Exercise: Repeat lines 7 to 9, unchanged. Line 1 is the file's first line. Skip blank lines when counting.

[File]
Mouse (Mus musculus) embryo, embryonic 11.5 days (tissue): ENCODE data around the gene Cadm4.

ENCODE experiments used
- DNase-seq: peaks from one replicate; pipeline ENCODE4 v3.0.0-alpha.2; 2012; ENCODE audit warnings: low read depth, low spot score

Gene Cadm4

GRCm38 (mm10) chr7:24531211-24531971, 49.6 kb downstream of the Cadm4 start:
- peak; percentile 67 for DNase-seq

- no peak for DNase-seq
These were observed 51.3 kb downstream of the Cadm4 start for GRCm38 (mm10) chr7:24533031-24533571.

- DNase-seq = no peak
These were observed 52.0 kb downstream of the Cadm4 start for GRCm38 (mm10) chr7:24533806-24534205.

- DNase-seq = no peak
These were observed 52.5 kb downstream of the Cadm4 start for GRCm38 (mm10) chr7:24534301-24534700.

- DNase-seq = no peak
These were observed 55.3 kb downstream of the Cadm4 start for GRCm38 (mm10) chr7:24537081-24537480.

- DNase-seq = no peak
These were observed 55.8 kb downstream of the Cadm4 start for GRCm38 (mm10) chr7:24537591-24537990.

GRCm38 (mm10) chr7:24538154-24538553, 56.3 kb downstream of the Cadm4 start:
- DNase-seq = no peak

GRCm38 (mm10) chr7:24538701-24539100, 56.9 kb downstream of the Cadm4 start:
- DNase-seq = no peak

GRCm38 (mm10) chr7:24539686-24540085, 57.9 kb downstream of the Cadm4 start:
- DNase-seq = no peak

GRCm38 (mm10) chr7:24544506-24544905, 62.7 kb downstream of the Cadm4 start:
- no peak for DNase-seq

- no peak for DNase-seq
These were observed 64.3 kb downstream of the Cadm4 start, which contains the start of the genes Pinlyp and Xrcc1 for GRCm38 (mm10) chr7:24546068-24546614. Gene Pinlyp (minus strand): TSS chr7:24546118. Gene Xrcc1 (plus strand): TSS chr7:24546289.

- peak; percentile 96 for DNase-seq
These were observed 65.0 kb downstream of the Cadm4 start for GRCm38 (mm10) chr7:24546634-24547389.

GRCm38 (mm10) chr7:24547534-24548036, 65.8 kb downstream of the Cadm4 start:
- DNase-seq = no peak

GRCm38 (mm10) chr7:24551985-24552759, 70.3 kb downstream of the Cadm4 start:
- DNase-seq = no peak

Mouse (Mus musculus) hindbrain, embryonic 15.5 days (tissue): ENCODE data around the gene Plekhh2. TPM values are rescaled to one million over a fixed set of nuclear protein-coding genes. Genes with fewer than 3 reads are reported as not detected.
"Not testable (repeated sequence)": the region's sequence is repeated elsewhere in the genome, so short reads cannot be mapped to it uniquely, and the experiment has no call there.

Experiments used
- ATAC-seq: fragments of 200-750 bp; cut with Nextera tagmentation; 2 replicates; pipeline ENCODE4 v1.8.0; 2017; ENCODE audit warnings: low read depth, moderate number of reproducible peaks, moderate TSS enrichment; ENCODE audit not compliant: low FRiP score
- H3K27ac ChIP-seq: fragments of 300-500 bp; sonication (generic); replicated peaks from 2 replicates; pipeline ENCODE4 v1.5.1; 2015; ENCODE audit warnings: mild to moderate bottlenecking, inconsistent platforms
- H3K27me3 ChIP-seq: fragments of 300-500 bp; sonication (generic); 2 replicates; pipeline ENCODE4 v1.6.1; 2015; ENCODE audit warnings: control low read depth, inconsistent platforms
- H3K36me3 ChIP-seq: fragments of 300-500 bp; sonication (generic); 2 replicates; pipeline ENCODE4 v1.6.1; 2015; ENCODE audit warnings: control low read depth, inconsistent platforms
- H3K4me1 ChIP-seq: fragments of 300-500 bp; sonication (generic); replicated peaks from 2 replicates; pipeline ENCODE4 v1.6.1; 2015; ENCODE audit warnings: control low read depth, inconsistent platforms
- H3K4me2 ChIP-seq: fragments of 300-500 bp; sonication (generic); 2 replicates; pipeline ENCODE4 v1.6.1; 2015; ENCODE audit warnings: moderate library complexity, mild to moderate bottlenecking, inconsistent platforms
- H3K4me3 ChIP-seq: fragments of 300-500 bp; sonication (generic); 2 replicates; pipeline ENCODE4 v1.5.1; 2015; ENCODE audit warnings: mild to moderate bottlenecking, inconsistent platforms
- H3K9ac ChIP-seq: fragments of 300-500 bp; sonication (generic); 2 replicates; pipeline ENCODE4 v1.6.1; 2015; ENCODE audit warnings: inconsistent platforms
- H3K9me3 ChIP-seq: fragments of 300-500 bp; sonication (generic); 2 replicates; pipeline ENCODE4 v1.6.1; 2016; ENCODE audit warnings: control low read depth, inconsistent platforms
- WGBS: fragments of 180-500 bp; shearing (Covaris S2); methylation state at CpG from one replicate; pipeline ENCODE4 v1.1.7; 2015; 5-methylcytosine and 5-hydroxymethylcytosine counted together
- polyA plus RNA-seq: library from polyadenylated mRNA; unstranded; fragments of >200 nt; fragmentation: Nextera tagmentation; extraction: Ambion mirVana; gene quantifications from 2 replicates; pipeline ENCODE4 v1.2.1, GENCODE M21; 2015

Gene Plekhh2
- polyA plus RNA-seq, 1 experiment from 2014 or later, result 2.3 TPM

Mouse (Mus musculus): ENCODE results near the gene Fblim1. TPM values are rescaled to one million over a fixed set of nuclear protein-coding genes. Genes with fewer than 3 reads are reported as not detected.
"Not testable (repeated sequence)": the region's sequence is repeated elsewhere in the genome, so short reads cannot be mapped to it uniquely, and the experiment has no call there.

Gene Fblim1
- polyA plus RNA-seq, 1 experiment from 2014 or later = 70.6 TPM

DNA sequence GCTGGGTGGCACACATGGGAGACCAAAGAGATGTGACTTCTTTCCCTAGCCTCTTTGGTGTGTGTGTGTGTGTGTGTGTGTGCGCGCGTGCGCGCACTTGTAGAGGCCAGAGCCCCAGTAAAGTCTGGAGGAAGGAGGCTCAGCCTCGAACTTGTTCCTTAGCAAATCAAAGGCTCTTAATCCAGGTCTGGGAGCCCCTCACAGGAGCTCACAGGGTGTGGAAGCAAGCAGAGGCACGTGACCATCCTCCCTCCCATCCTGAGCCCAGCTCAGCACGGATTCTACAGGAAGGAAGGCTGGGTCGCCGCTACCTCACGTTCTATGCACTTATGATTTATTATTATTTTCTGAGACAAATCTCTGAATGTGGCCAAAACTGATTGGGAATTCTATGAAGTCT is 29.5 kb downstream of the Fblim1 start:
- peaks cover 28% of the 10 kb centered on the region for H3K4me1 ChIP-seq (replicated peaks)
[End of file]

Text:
- no peak for DNase-seq
These were observed 51.3 kb downstream of the Cadm4 start for GRCm38 (mm10) chr7:24533031-24533571.

- DNase-seq = no peak